This past Sunday I went to Codex, a biannual book fair held at Craneway Pavilion in Richmond. When I say ‘book fair,’ though, that really doesn’t do this event justice: it’s a four-day extravaganza, offering an astonishing range of exquisitely-printed small press books. The mission of Codex is to ensure the future of the art and the craft of printing, supporting the community of makers in no small part by connecting them with collectors, of both the private and institutional variety. Libraries with rare book collections come to Codex to shop.
This year’s fair was number six. When I attended the prior one, held in 2015, I was immediately smitten by the vast building where it takes place (a Ford assembly plant in a previous lifetime) and the panoramic views of San Francisco it offers from its waterfront location. Once inside, I was bowled over by the astonishing world of bibliophilia that was on display.
This time, as on my previous visit, the enormous room was filled with rows and rows of tables, each one covered with beautifully handmade, hand bound books in small editions, unique book art and art made out of books-- and even bookmaking materials. There were over 200 exhibitors from all around the world, including 11 artists from China, the focus of this year’s symposium (a series of presentations that takes place over the first couple of mornings of each fair, before the afternoon sales event begins).
Not surprisingly, northern California was heavily represented. The Bay Area is a hotbed of art-of-the-book activity. There were also at least a half a dozen exhibitors from Iowa, possibly due to the University of Iowa’s Center for the Book, and many from in and around New York and other locations across the US.
As I walked up and down each aisle, I saw lovely work from Mexico and Canada, France and Germany.
This handsome example of typography from the Irish REDFOXPRESS caught my eye. There were book makers and sellers from Israel, Australia, Russia, Switzerland, Japan.
Standing behind a table filled with delicate, wonderful book objects created with a combination of laser cutting and traditional binding techniques, Islam Aly represented both Cedar Falls, Iowa, where he lives now, and his native Egypt. Schools with book programs, including Oakland’s own Mills College, had tables as well.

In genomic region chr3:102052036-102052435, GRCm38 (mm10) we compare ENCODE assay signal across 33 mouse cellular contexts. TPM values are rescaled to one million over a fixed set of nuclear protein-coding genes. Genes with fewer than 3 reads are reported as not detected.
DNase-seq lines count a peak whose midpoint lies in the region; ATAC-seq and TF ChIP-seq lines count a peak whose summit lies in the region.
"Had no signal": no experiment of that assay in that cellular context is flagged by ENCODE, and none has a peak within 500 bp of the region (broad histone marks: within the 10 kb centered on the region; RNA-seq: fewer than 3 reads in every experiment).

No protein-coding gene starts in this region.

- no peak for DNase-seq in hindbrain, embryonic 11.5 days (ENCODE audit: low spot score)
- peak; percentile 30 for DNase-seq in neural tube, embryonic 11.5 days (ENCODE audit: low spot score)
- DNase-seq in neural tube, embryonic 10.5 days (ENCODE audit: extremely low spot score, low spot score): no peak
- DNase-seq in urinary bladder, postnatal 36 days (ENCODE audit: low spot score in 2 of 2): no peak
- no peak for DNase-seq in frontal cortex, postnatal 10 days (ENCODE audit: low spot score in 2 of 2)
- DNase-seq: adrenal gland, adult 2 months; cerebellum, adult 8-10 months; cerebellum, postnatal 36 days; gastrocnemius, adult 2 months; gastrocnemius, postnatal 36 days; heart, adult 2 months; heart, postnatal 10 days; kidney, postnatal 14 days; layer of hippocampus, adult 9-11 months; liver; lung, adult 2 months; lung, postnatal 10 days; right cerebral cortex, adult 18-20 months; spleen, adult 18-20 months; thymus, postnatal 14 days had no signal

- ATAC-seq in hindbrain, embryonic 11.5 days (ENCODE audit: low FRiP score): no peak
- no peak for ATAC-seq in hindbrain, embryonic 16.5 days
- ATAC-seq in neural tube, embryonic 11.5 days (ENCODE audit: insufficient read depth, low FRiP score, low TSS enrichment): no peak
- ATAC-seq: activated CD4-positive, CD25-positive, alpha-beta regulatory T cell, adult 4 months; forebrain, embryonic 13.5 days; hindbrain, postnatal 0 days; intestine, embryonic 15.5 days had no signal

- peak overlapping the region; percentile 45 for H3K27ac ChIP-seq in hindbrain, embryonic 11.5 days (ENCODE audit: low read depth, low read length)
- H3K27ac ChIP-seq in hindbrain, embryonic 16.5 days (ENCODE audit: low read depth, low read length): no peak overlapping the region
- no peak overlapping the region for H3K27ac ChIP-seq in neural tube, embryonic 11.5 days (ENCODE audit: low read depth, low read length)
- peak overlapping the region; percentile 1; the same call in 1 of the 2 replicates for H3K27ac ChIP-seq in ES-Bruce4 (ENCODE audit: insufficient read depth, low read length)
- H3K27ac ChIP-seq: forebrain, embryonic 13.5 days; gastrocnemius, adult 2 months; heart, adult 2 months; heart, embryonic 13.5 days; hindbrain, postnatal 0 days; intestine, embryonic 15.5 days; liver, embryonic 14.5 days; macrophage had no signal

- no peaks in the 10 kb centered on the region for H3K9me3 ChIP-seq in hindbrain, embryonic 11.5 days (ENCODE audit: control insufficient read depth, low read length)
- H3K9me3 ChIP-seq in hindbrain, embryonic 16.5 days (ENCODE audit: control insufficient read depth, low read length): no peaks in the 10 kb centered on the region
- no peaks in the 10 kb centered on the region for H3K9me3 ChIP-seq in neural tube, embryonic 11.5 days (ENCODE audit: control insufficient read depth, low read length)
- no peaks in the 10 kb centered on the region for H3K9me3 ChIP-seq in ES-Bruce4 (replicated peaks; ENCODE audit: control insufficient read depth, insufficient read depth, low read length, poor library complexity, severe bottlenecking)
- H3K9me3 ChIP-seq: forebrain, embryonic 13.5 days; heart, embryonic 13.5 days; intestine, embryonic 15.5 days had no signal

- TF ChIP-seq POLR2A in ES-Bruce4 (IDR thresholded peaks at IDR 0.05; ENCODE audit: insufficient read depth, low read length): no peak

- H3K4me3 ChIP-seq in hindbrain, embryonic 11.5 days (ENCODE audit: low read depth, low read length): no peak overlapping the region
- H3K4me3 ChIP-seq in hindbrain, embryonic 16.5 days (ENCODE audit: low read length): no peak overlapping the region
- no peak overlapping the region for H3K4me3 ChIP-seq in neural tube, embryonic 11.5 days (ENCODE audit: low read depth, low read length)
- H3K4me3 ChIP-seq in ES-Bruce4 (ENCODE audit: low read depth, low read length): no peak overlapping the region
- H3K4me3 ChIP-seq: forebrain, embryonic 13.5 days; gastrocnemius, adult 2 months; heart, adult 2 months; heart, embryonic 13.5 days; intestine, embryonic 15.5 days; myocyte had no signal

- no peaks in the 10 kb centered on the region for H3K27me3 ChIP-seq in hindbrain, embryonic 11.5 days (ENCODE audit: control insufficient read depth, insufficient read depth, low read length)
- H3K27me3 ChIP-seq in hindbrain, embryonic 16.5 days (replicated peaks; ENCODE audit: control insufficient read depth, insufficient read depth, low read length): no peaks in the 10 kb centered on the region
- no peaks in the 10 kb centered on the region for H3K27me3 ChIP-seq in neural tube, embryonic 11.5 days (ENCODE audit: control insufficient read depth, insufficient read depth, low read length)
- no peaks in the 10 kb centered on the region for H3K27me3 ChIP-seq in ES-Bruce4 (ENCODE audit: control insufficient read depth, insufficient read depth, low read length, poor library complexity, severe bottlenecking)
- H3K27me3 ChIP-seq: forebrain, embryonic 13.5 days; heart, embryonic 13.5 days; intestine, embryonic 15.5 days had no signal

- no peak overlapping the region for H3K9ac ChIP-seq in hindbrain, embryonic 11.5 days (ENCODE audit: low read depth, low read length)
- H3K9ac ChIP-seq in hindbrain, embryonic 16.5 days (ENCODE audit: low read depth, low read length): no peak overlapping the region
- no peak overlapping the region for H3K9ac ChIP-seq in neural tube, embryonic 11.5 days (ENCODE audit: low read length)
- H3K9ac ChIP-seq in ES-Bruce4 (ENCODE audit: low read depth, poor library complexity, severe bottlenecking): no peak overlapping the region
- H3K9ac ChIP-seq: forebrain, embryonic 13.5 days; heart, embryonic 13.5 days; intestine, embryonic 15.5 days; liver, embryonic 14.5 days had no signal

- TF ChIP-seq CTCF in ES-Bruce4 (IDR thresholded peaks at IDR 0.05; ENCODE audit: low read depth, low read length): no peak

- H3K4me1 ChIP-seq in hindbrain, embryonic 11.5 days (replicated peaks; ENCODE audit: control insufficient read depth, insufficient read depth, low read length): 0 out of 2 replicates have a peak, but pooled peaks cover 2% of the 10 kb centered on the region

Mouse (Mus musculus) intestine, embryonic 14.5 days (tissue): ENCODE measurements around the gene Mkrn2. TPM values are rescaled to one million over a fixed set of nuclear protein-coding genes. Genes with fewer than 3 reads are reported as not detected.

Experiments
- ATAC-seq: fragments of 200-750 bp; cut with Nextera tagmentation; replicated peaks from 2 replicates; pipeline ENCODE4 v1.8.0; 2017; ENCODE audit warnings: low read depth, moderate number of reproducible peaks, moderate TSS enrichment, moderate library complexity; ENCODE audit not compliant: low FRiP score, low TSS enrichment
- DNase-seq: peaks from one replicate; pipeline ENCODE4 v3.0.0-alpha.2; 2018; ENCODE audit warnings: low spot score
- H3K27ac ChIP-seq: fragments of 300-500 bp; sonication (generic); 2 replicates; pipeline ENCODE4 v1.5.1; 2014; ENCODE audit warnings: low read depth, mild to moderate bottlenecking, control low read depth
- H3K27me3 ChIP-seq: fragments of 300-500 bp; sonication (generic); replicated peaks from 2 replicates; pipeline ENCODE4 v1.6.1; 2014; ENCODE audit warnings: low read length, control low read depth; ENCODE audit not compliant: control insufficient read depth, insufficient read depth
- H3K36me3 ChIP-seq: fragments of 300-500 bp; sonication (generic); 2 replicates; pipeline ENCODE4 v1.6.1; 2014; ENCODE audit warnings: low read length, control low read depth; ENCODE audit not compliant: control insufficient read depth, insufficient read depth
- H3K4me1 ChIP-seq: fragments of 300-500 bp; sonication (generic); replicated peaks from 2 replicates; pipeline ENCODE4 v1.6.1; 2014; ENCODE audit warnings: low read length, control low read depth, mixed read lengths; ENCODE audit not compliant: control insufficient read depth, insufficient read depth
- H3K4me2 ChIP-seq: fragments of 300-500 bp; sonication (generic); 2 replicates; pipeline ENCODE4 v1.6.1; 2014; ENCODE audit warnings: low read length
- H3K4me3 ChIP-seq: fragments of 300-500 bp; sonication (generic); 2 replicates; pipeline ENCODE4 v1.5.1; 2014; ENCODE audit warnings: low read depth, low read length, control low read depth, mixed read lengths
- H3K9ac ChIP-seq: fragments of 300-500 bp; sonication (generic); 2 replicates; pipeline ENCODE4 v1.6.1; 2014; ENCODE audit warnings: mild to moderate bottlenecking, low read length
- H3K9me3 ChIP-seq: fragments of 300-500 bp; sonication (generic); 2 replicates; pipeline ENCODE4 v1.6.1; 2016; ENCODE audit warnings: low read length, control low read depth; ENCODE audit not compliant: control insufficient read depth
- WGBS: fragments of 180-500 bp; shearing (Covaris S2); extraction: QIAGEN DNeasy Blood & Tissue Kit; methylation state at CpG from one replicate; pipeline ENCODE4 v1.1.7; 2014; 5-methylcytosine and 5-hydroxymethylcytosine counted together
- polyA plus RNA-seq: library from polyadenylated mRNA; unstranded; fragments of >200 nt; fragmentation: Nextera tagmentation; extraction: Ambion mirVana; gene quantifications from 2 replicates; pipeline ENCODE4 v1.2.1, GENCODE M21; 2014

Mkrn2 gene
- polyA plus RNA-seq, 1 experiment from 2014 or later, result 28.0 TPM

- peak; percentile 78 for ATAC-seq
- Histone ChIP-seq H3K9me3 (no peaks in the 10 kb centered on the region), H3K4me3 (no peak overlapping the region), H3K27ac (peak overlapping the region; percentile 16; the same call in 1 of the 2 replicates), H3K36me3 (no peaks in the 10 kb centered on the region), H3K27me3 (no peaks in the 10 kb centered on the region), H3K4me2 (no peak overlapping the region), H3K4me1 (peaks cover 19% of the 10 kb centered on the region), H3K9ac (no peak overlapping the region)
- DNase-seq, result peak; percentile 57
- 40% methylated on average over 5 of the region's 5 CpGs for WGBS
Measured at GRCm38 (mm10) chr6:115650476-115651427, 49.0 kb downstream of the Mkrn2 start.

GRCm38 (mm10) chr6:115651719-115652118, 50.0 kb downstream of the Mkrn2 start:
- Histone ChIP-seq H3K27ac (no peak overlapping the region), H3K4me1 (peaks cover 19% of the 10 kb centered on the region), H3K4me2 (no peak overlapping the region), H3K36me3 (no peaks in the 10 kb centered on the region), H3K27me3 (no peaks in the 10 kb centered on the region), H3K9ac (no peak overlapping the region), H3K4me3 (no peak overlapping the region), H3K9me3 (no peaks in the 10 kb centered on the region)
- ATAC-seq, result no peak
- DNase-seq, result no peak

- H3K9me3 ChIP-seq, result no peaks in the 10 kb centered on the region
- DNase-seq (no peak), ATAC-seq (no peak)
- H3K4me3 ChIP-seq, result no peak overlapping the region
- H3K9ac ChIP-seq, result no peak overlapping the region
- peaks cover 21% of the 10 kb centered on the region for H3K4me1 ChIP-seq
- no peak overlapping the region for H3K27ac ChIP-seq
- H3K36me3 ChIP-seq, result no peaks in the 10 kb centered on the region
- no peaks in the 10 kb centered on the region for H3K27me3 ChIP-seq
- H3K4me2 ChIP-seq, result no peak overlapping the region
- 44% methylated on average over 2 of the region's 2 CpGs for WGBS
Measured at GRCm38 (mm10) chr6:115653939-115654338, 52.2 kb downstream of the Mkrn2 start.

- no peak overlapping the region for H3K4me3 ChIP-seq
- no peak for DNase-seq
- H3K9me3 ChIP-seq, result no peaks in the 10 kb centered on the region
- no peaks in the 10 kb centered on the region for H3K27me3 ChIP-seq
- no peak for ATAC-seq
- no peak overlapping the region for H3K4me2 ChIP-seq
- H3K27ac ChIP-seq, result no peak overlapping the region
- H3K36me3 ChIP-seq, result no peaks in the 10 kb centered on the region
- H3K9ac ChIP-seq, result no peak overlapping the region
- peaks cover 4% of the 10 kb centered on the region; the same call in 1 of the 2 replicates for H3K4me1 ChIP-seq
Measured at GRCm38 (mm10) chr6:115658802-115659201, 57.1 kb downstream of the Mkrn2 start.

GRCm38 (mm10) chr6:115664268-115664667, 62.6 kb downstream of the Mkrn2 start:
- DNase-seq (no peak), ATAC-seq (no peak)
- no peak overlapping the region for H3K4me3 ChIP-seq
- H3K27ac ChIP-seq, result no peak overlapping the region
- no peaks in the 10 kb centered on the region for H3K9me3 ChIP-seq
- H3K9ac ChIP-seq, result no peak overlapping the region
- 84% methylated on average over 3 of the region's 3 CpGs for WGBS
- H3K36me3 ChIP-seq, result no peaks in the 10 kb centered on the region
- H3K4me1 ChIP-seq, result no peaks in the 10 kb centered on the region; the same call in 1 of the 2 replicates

At the last Codex, I was entranced with artist Nancy Loeber’s portraits: woodblock prints in delicate colors. Back at the fair again, she was showing a portfolio of imaginary brothers and sisters, and a book titled Lord Byron’s Foot(!!).
A handsome example of text as art could be seen in the coffin-shaped page of words facing the title page of The Brownsville Boys: Jewish Gangster of Murder, Inc., by Two Ponds Press.
While my predominant memory of the fair is of exquisite and even poetic books in attractive, tasteful bindings, there were also moments of comic relief. I adored Sarah Nicholl’s Field Guide to Extinct Birds.
Engine and Well of Iowa City offer a wordless version of the familiar story of Jack and the beanstalk, told in a succession of bold woodcuts printed on a several-foot-long scroll, rolled up and sealed into a can labeled BEANS.
And Maureen Cummins’ word plays, both dark and funny, demand close attention. On the cover of a metal book (bottom right of photo) about the ‘father of the lobotomy,’ the word therapist is broken into its component parts, the rapist, a secret meaning reflected in the revelations offered by the text within. Other titles included similarly plangent plays on words.
Like any art fair, if you really want to see everything, two visits (or incredible endurance) are required to really absorb all of the objects and ideas on display. I had many conversations that, though brief, were deeply enjoyable, because everyone was so friendly. But I wished I had more time—something I rarely want, at such events. Though crowded, it never felt anything less than civil and calm.
And now to some observations, that are simply that: not judgments, but a record of what I saw at both Codex fairs I have visited. Attendees (and for the most part exhibitors) are a very homogeneous group. They are almost entirely white, between the ages of forty-plus and seventy-five; unlike the visitors at many art fairs, rather than suits or black clothes, they wear flowing scarves and sweaters in neutrals or the same tasteful hues as the book bindings on the tables. I saw a handful of children (as in, less than five). The ticket price isn’t prohibitive-- $10 is less than a movie, these days, and half of what it costs to get into SFMOMA— but it’s still significant. (Thousands visit, according to the Codex website, but, as with other art fairs, those who do represent a distinct demographic.
One can only hope that future Codex attendees will include additional younger enthusiasts. Still, I remember having some of the same anxious hopes at a symposium put on by the American Craft Council a few years ago, when I looked out over the heads of the crowd and the majority of them were gray. That, of course, was before the Internet really got going as an engine of commerce. Nowadays the crafts world seems to be surviving nicely, including all kinds of letterpress-printed whatnots (cards, coasters, limited edition art) that are selling like hot cakes all over Etsy and through Instagram posts. So maybe there is no need for Codex to try to appeal to anyone other than the group that supports it—a community that is internationally diverse, if somewhat skewed towards retirement age.
Someone will always love books, and words, and want to run her fingers over paper in which type or image have left a crisp impression.